Dining on the Trails
Even though it would be a stretch to say that it's a rough schedule for trekker in the Himalayas it is a great relief to reach the end of the day's trail and to settle into the camp. If you have hired a group to manage the logistics of your camp they will have set up your tents by the time you get there, as well as a dining tent and an awkward little toilet tent just out of conspicuous sight. Of course you'll soon get a visit from one of the kitchen boys with a tray of metal cups and a large thermos full of tea or just hot water. By early evening, once the clouds have rolled in and the light has left the valley you'll be invited into the dining tent. More tea first.
The dining experience is relaxing and social since you sit together with the rest of your group on a slightly undersized table. To match the metal cups the kitchen staff will bring out metal plate and flatware, with a metal bowl front and center. They bring out a bot of soup, typically garlic soup to offer the nutritional assistance in acclimatizing. In plastic containers comparable to tortilla warmers they bring out the menu items and dish out a conservative initial portion. The cuisine begins to be somewhat predictable as a typical meal will be some spinach, some boiled or mashed potatoes, and special for the westerners some SPAM. There is a spicy red pepper sauce they have that goes really well with this, but we wary if they offer you the mild and creamy looking sauce with green bits in it. This "kersani" packs an overpowering punch.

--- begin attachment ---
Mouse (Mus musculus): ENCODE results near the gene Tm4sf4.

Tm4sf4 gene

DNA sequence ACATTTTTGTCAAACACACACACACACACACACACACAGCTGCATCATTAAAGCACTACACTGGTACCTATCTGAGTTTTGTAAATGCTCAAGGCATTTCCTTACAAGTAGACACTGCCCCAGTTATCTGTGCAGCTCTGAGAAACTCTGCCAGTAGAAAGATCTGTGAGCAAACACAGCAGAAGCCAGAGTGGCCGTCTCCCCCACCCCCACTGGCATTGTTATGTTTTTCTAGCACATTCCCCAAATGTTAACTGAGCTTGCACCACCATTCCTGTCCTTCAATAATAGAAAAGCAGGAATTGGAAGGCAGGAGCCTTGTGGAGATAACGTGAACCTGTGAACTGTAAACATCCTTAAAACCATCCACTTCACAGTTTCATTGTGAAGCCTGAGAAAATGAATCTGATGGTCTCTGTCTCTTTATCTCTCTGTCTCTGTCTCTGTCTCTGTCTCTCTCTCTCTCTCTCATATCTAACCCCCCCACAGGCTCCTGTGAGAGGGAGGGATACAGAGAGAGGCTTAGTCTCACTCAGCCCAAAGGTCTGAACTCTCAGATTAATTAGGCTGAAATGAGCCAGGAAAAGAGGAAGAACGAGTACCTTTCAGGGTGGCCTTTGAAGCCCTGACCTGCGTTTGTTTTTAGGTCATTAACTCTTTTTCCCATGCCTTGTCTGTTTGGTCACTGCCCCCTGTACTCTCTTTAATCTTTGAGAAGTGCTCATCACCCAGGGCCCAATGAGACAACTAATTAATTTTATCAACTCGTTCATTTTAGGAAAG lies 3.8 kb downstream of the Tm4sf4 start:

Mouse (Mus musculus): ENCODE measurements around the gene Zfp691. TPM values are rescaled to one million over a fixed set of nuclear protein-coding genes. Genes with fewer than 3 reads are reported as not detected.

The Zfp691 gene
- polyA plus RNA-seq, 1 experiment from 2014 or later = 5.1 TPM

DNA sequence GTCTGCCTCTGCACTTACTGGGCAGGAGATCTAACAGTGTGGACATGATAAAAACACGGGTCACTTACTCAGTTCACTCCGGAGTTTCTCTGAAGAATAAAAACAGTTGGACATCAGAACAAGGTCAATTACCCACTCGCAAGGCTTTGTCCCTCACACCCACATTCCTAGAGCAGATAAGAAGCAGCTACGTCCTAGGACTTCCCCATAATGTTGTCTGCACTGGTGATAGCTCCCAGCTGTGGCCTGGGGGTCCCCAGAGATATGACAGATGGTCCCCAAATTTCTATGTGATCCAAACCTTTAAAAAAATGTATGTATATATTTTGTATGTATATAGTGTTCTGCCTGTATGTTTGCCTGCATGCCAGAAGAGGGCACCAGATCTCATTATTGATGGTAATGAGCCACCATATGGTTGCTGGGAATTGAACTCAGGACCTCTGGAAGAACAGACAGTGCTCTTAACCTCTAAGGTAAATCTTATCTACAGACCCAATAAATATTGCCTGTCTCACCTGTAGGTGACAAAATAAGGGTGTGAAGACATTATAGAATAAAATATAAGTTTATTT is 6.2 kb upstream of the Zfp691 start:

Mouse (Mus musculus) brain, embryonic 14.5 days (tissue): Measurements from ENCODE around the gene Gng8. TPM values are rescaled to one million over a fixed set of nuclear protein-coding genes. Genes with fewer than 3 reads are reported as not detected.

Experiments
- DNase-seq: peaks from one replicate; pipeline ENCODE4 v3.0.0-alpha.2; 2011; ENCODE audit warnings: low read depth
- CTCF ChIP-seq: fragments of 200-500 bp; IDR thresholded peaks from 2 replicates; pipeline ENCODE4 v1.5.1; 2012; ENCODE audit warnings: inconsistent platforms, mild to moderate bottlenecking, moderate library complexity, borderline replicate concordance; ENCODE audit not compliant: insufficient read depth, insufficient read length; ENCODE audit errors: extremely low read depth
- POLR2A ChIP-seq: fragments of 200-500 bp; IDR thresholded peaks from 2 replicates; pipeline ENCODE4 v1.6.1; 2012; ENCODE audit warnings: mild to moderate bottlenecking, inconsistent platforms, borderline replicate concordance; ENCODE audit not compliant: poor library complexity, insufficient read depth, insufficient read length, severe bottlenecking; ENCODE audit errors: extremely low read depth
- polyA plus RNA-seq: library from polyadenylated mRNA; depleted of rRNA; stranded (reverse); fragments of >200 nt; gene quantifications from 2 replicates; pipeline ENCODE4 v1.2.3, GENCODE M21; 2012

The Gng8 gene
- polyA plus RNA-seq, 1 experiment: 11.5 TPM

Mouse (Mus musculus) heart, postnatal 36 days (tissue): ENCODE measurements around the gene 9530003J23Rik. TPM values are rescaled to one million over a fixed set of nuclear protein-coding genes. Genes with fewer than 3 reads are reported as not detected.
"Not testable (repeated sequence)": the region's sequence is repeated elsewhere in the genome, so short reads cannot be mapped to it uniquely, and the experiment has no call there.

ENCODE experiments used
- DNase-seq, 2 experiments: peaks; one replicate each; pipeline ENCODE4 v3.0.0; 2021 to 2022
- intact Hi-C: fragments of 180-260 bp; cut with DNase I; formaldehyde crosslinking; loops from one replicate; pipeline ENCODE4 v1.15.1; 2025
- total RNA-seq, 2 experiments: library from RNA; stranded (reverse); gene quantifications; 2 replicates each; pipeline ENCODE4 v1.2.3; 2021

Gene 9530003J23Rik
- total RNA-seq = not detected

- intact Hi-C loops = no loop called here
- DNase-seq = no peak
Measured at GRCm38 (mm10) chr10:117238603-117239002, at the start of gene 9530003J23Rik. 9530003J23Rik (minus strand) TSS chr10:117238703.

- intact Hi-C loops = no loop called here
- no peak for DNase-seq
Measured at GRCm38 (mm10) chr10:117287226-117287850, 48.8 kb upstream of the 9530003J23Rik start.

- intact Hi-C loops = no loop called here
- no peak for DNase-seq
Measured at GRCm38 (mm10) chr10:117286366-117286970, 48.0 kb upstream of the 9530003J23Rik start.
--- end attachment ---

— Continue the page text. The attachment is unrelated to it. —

Once you've cleared off some of your plate you'll be offered a huge second
portion, and they'll keep heaping if you don't violently object. Once you can
assert that "no" means "no" they clear the plates and soon
come back out with some dessert. It's a delicious treat of fruit, and interestingly
they will serve it to you warm in the metal bowls. They like to keep you toasty,
and you'll need it as the night gets colder. You also bring in your Nalgene
bottles so they can top them off with boiled water, which does wonders for
your toes in the sleeping bag at night.